This is part three of a series covering the incredible safety of nuclear energy. Today we cover the risks of the alternatives, the issue of risk itself and we come to our inevitable conclusion.
Nuclear is the Safest Option
If we look at all the facts, nuclear energy is, in fact, the safest means of viable energy production we have. It causes vastly fewer deaths than coal, oil and hydroelectric means of power generation. It has lower fatality rates than solar and wind energy!
Let us look at some figures. This Forbes article has some good information on this. I have condensed some of the information there to form the following table showing some average mortality rates for various energy sources.
The mortality rate is measured in deaths per trillion kilowatt hours. It basically measures the average mortality rate to produce a certain amount of energy.
From these statistics, we can see that nuclear energy has a far lower mortality rate than any of these other means of power production. Including wind, the next lowest!
Still, there are some deaths here. Did I think that there were only three major nuclear power plant accidents and other than that, nobody else died?
No, of course not. There are accidents, even at nuclear power plants and people die.
But earlier we were talking about major accidents, especially those involving the release of dangerous radiation. Obviously, that does not mean that there are no other accidents or that people do not die for various reasons at power plants. We will talk about that further when we discuss the issue of risk.
Results on immediate fatalities are dominated by one disaster in which Typhoon Nina in 1975 washed out the Shimantan Dam (Henan Province, China) and 171,000 people perished.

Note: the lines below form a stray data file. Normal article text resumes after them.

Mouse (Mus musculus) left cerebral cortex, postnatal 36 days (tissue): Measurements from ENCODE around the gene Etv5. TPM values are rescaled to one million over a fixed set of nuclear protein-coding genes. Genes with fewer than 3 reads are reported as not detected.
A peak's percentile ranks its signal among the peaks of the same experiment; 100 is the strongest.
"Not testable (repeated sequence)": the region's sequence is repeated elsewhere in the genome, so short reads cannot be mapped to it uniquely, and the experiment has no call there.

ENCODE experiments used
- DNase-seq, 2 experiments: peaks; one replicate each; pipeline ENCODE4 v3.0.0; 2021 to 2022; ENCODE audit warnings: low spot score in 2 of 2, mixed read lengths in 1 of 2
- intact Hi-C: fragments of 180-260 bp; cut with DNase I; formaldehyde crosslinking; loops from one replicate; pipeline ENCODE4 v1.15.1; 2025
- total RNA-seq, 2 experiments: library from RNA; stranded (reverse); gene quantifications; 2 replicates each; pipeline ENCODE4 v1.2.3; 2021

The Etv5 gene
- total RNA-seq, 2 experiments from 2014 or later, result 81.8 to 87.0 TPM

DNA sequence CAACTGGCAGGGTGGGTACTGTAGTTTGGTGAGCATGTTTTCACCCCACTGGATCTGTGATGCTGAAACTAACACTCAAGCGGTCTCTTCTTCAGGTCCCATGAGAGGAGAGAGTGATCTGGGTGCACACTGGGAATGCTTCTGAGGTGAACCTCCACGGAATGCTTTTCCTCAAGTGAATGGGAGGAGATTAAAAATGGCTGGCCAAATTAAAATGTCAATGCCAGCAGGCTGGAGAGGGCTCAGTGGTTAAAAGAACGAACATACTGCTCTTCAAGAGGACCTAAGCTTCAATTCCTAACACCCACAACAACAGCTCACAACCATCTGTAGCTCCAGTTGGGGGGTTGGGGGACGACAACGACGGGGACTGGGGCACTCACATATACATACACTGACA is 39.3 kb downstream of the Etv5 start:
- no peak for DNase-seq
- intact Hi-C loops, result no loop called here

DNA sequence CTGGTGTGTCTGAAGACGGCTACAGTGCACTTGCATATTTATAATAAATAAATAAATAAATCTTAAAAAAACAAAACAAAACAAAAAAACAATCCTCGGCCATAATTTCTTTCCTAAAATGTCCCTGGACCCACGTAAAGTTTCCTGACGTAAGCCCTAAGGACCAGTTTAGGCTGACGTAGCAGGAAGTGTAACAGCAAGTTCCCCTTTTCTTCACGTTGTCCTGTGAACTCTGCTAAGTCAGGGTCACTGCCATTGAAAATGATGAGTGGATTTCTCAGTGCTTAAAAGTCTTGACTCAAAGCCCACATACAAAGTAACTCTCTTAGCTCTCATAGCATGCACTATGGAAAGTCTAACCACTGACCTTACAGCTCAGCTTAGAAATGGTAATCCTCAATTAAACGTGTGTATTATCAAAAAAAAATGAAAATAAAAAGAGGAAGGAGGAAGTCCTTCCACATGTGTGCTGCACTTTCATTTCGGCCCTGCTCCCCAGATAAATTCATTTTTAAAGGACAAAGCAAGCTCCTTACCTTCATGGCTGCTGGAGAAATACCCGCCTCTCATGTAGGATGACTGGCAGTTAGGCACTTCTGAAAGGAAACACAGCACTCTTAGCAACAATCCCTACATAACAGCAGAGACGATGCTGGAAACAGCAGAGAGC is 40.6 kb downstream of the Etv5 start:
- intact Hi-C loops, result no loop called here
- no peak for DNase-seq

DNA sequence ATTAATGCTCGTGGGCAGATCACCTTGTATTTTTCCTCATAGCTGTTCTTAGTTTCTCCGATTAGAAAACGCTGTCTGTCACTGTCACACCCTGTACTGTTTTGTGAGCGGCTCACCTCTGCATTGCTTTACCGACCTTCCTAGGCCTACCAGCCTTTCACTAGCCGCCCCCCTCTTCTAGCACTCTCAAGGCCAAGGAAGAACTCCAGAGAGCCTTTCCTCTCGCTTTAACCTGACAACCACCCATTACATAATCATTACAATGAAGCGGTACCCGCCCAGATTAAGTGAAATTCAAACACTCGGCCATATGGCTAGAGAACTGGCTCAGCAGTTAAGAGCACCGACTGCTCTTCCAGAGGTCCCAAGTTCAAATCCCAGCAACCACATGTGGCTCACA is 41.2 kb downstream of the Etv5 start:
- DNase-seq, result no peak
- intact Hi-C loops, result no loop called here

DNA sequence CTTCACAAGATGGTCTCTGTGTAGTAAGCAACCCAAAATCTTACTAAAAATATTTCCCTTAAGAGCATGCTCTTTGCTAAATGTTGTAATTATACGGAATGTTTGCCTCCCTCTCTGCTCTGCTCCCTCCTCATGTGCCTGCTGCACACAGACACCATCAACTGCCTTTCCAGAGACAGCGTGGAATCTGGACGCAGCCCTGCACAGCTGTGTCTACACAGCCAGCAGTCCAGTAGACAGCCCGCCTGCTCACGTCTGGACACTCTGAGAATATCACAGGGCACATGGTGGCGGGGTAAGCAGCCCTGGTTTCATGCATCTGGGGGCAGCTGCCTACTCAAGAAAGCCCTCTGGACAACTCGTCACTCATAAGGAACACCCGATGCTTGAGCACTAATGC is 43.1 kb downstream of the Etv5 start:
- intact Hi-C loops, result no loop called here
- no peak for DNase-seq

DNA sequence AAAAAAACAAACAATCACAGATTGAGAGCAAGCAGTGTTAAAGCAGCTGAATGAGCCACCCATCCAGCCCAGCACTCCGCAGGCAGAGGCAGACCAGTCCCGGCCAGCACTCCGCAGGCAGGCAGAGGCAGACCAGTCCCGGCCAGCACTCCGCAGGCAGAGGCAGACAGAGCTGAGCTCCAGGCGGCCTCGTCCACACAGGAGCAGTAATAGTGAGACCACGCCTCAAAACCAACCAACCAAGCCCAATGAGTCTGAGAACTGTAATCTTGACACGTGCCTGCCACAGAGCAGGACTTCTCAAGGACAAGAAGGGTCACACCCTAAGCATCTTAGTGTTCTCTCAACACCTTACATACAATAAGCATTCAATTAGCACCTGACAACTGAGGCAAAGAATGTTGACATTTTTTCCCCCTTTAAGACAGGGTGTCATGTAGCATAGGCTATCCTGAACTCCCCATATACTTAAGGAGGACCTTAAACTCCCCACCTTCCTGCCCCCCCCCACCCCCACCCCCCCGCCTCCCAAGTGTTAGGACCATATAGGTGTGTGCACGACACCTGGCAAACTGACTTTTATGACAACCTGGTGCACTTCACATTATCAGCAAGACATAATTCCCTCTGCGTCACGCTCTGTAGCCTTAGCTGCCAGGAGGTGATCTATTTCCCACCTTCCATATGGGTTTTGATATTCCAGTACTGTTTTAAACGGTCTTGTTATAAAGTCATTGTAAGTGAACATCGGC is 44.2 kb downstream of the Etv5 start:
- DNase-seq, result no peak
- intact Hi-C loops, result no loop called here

Yet, Chernobyl, by far the worst major nuclear accident in all of history, has by reasonable estimates, claimed only 4,000 lives in the 31 years since it happened!
Nobody has died as a result of the Three Mile Island incident. Virtually nobody, as far as reported, has died from acute radiation exposure from the incident in Fukushima.
So, we have roughly 4,000 deaths we can definitively attribute to major nuclear power generation accidents. Despite decades of nuclear power generation and over 17,000 cumulative reactor-years of power generation in 33 countries.
In England, wind turbine related accidents in 2013 alone killed 14 people. In the US alone, over 100 people a year die in such accidents. So, if we assume 14 people is a representative average for wind energy related deaths per year in England and add that to the US total, we have 114 deaths per year. These two countries alone would catch up to nuclear power in a few decades.
Also, mining the materials required to build wind turbines unleashes vastly toxic chemicals into the environment! Which can be very hard to contain and which can be extremely toxic. So much for wind energy being so very green!
Yes, we still have other deaths from less than major nuclear power plant incidents to account for. But, even if we consider these, it is clear that nuclear is far safer than the alternatives.
Of course, we have discussed some of the safest forms of energy production. Coal and gas production is far more dangerous, causing many deaths per year related to air pollution and the like. Even the often hailed bio-fuel industry is apparently much more dangerous than the nuclear energy industry!
How do people die from solar energy, you wonder? Mostly from rooftop accidents during the installation or maintenance of solar panels. With some deaths being attributable to faulty installation or wiring.
In any case, these figures should make it quite clear that the mortality rate for nuclear energy production is in fact extremely low. This makes nuclear energy incredibly safe, even more than the other methods which people assume are extremely safe!
One of the reasons the number for nuclear is so low is because it is very efficient. It produces a lot of energy at once, more than these other forms of energy.
In addition, nuclear power production risk profiles are typically fairly constant. One does not usually have to worry about flash floods presenting a serious risk of nuclear power plant incidents.
Unlike with hydroelectric stations. One does not have to worry about strong winds knocking a power plant down. Unlike with a wind turbine. And so forth.